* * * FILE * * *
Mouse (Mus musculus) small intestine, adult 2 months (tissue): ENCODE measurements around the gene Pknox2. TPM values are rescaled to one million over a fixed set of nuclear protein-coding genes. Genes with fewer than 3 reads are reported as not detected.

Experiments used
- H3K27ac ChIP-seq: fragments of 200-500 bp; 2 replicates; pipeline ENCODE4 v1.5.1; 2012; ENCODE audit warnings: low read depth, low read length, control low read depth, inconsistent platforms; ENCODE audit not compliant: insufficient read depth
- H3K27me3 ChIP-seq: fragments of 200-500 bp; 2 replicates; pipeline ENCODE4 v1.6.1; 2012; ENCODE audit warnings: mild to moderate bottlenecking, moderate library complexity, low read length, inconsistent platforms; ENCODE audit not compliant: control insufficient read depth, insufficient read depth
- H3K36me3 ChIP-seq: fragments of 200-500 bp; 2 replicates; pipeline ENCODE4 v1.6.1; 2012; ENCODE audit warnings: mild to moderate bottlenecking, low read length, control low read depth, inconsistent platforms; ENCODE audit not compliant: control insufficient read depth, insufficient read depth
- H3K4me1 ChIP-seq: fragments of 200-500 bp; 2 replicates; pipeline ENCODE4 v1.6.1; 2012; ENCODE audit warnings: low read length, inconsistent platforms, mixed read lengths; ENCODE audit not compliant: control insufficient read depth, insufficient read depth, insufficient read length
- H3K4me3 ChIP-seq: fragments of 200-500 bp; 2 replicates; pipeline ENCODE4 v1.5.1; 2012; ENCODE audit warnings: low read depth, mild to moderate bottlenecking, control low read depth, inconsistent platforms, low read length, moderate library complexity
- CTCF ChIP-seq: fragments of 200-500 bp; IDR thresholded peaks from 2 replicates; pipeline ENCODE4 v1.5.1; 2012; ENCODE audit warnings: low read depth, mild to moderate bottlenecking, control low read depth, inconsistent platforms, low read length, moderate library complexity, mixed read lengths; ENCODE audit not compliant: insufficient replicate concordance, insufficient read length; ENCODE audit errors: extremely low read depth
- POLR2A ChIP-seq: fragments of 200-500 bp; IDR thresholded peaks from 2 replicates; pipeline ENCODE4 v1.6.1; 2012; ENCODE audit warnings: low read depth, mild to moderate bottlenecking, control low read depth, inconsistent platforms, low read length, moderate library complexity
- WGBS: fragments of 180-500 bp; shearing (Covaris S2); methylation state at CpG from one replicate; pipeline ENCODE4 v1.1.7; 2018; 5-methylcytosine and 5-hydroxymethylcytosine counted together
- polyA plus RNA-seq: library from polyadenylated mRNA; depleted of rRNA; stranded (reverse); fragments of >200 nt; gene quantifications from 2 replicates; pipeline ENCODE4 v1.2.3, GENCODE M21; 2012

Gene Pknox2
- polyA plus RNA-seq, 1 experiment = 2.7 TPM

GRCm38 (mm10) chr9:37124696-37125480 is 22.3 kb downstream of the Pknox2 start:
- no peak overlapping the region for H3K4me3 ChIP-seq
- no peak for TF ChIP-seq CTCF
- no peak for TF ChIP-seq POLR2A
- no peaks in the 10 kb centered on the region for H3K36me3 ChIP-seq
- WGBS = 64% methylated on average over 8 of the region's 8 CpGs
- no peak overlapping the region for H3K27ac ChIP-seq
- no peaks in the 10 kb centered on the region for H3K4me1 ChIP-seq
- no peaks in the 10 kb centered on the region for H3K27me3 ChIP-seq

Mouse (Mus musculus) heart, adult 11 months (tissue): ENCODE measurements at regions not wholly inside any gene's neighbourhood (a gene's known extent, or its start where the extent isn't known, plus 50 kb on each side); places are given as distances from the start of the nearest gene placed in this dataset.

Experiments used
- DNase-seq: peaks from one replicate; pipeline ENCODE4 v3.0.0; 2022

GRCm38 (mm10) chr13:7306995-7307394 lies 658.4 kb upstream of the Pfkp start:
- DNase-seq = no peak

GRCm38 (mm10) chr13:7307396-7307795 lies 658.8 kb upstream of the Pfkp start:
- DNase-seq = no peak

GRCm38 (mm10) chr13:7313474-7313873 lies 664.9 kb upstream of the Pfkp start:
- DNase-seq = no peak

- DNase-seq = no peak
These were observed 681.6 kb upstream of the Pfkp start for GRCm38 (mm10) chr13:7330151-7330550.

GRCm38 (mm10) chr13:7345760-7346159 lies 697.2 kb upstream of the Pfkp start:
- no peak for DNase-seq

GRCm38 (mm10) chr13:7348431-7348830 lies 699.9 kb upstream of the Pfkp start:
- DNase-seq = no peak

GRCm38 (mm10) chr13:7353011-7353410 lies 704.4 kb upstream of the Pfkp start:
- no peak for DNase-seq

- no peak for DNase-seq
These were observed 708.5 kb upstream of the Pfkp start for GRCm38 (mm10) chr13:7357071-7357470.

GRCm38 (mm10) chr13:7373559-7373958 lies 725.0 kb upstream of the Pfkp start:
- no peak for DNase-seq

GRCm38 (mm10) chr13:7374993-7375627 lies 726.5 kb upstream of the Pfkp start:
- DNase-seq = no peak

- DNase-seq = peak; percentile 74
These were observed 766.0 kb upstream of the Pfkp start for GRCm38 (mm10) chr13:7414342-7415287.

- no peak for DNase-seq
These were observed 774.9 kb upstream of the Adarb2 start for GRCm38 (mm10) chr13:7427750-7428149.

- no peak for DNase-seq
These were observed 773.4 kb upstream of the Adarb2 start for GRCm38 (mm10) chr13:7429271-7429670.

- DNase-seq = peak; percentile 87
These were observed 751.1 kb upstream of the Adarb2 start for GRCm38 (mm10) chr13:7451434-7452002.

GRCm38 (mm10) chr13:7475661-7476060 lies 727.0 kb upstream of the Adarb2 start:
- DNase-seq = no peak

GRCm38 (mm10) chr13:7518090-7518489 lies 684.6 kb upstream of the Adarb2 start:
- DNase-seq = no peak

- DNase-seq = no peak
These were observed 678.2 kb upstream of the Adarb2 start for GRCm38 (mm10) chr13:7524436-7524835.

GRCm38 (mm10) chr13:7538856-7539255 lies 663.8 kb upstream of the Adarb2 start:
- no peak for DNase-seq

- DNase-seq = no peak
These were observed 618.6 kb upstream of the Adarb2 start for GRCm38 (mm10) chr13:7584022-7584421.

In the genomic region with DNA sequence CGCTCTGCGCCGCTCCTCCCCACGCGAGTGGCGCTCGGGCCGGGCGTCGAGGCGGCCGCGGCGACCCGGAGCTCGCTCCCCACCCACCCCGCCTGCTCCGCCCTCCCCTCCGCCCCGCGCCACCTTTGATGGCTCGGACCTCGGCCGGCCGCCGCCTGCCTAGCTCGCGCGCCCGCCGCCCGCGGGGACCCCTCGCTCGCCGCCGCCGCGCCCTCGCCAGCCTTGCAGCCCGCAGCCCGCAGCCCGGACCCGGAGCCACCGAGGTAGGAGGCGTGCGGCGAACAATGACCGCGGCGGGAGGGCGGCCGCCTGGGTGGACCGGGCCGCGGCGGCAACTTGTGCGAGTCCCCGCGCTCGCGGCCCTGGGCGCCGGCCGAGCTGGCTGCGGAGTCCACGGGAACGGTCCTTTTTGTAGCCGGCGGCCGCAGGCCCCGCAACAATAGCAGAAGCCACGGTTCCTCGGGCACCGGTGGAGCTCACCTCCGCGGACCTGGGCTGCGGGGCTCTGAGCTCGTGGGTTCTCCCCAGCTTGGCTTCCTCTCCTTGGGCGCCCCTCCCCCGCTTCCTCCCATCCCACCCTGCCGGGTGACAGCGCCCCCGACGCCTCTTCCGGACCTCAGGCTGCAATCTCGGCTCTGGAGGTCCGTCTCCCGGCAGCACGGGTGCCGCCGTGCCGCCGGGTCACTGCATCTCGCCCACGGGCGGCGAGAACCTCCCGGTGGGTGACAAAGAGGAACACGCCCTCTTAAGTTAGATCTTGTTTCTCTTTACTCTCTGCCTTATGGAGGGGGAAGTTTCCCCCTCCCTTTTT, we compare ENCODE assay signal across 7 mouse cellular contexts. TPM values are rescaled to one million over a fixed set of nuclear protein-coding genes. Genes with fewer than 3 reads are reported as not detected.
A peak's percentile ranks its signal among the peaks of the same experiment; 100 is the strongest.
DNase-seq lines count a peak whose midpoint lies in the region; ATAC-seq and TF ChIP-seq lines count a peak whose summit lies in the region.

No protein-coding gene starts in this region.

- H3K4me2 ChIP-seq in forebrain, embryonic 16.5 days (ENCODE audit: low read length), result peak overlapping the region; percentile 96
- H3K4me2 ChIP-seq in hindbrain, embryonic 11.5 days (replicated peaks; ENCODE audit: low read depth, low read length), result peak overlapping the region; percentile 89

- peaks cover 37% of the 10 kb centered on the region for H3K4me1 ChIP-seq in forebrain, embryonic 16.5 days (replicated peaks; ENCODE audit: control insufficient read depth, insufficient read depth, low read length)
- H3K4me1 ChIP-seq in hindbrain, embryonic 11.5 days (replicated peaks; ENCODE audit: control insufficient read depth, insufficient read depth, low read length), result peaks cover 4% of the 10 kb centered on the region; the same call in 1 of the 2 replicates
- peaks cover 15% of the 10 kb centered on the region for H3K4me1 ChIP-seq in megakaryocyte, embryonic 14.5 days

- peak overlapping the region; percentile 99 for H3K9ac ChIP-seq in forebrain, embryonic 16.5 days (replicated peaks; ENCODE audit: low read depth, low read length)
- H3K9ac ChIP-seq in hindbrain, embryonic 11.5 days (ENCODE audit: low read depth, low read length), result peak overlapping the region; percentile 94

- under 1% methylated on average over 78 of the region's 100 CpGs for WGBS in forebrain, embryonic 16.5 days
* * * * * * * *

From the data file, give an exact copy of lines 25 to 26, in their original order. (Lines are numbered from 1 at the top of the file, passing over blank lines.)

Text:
- DNase-seq: peaks from one replicate; pipeline ENCODE4 v3.0.0; 2022

GRCm38 (mm10) chr13:7306995-7307394 lies 658.4 kb upstream of the Pfkp start: